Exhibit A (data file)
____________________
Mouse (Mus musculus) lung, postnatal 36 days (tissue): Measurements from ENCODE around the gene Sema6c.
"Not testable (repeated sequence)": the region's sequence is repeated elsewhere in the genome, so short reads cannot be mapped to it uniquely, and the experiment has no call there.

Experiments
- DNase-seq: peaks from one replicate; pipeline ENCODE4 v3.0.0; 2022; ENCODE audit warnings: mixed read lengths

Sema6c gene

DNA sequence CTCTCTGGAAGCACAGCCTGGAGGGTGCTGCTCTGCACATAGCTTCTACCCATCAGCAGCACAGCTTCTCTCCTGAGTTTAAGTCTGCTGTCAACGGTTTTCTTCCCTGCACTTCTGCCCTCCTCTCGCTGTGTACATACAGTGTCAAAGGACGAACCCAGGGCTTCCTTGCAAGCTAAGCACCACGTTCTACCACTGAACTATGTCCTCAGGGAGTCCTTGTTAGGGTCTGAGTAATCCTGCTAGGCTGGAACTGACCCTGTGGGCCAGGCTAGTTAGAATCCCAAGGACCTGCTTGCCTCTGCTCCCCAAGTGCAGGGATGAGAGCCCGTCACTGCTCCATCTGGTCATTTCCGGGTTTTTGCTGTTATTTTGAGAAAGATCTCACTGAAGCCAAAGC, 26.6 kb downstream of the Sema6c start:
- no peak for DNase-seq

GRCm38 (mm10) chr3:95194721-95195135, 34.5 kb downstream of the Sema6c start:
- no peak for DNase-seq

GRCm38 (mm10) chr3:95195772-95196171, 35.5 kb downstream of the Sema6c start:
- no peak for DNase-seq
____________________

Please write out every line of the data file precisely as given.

Mouse (Mus musculus) lung, postnatal 36 days (tissue): Measurements from ENCODE around the gene Sema6c.
"Not testable (repeated sequence)": the region's sequence is repeated elsewhere in the genome, so short reads cannot be mapped to it uniquely, and the experiment has no call there.

Experiments
- DNase-seq: peaks from one replicate; pipeline ENCODE4 v3.0.0; 2022; ENCODE audit warnings: mixed read lengths

Sema6c gene

DNA sequence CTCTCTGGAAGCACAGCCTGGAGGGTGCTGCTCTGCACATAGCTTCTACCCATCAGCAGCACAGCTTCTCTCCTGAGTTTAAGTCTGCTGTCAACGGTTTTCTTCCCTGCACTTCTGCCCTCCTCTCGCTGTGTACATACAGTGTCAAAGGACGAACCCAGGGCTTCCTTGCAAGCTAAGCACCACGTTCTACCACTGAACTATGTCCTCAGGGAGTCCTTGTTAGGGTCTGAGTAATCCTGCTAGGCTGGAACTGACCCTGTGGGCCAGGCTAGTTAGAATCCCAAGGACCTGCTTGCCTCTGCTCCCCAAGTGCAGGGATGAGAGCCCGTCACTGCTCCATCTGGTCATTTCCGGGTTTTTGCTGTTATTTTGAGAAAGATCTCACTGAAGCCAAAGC, 26.6 kb downstream of the Sema6c start:
- no peak for DNase-seq

GRCm38 (mm10) chr3:95194721-95195135, 34.5 kb downstream of the Sema6c start:
- no peak for DNase-seq

GRCm38 (mm10) chr3:95195772-95196171, 35.5 kb downstream of the Sema6c start:
- no peak for DNase-seq